Public shareholding move spooks market
Sock markets received a rude jolt on Friday when finance minister Nirmala Sitharaman announced that listed companies would have to maintain a minimum public shareholding (MPS) of 35%, against the current 25%.
There were some more setbacks in store — the tax announcements such as a surcharge on earnings of high net worth individuals , or HNIs, and disincentives for share buy-backs by companies.
The BSE’s benchmark Sensex sank to 39,513.39 points, down 394.67,or 0.99%. The National Stock Exchange’s Nifty closed at 11,811.15, down 135.60 points, or 1.14%. The BSE MidCap and Small Cap indices were down over 1% each.
Proposals to exempt options trading from the securities transaction tax (STT), removal of short-term capital gains (STCG) for fund of fund of Central Public Sector Enterprises (CPSE) and relaxation of the norms for offshore funds lacked the ballast to offset the disappointments.
Currently,, listed companies have to restrict promoter shareholding at 75%; this will change to 65%. This will force at least 167 companies from BSE’s Top 500 to come out with public offers. Of the total universe of listed firms on BSE, 835 firms have promoter holding in excess 65%. “It is right time to consider increasing minimum public shareholding in the listed companies. I have asked Sebi [Securities and Exchange Board of India] to consider raising the current threshold of 25% to 35%,” Sitharaman said in her maiden budget speech.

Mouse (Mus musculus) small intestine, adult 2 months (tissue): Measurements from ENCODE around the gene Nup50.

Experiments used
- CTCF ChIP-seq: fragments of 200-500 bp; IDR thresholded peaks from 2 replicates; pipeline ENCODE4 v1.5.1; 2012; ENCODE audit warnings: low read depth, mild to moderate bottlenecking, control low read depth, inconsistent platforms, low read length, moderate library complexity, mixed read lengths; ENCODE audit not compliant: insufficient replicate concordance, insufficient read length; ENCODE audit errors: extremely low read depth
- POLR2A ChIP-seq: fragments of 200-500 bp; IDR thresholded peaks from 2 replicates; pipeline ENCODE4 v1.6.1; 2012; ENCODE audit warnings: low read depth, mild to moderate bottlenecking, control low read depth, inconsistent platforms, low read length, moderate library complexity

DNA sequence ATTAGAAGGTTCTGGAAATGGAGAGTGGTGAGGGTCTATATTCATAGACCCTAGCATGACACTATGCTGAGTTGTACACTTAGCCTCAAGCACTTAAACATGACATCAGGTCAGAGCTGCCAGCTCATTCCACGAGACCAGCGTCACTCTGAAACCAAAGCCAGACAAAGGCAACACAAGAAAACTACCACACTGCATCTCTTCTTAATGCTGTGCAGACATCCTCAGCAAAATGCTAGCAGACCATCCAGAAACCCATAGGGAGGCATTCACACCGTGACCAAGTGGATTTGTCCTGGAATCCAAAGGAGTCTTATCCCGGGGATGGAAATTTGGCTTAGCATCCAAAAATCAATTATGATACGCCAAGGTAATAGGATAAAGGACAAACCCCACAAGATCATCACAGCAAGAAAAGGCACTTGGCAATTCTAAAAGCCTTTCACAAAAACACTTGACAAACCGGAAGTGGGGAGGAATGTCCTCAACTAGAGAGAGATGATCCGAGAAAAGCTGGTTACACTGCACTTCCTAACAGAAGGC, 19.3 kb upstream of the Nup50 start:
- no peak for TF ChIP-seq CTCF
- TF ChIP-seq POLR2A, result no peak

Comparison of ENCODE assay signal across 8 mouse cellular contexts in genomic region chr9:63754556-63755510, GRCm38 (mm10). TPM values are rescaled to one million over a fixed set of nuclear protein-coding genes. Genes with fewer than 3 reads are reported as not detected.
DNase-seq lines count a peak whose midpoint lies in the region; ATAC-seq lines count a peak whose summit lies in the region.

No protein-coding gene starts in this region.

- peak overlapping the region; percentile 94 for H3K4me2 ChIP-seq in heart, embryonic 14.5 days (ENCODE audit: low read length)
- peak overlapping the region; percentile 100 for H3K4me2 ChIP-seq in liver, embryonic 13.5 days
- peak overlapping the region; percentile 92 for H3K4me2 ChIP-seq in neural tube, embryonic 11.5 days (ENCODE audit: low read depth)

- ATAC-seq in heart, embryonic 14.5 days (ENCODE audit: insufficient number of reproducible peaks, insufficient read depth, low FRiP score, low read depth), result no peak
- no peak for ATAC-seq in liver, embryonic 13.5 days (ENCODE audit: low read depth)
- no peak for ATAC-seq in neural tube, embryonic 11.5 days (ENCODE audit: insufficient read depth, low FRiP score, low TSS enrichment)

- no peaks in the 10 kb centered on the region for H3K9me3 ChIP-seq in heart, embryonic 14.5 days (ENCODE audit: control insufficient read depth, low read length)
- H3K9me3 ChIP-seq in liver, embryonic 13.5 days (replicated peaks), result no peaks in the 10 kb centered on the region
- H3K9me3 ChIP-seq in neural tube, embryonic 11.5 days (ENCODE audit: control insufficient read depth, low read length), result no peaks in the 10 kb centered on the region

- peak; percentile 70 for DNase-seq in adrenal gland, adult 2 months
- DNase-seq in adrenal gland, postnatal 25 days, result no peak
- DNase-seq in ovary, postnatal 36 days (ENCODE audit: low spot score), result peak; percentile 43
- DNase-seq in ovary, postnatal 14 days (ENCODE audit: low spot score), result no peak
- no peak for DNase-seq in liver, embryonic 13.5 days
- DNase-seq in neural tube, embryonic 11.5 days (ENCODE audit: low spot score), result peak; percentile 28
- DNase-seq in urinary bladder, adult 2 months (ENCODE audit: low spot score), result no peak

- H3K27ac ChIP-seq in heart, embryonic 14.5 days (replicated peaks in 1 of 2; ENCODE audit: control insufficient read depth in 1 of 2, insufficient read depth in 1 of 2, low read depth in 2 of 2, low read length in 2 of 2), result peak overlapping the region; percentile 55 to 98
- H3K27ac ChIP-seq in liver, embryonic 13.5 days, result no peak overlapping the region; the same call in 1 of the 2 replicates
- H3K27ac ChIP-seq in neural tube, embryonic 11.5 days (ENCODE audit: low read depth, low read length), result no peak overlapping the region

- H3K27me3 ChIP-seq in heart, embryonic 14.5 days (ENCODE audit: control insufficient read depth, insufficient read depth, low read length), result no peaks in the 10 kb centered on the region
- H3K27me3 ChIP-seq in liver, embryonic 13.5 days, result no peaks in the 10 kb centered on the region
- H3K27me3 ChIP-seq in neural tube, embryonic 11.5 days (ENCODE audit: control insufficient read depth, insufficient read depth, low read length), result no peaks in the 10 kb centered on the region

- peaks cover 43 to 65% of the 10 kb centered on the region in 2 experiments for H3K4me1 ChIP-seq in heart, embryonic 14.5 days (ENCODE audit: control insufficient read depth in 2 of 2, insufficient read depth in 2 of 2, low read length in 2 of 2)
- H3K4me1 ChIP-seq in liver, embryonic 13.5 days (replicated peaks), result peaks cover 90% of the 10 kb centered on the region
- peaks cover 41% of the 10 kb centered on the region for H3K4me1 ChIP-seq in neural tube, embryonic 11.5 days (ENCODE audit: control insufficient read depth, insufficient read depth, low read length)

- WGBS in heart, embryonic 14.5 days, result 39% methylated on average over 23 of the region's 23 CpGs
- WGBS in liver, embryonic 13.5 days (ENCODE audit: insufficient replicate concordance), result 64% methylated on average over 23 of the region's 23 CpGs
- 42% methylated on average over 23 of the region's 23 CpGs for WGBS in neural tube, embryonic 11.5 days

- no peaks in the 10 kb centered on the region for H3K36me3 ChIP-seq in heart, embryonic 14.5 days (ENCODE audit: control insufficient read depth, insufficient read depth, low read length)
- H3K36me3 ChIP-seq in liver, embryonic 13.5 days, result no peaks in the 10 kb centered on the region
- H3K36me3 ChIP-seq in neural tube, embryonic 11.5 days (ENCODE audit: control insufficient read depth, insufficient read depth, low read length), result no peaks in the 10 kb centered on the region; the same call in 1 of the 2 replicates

There was some relief for state-owned companies listed on the stock exchanges. Sitharaman assured them that they can maintain a public float of 25%. In fact, 60 public sector units are yet to maintain the public float threshold. Listed companies were required to have a minimum public shareholding for the first time in 2013 when the threshold was raised from 10% to 25%. Sebi had created two additional avenues for raising public shareholding--offer for sale and institutional placement. It was a major challenge for listed firms and Sebi had penalised over 100 companies for not adhering to the 25% stipulation. Public sector undertakings were given a deadline of August 2017, which was further extended to 2018, to have a 25% minimum public float.
While Sitharaman’s move is bound to bring more investors to the equity markets, it will also force corporate entities to go on a public offering spree. This would also require the market regulator to change norms pertaining to public offerings. In the coming months, Sebi will also need to specify the timelines companies need to meet.
Experts say Indian companies would need at least 3-5 years to meet the new promoter holding thresholds. “For those companies intending to raise the level of minimum public shareholding, I hope such firms are granted sufficient time of, say, at least three years to dilute the promoter shareholding,” said Yogesh Chande, partner at law firm Shardul Amarchand Managaldas.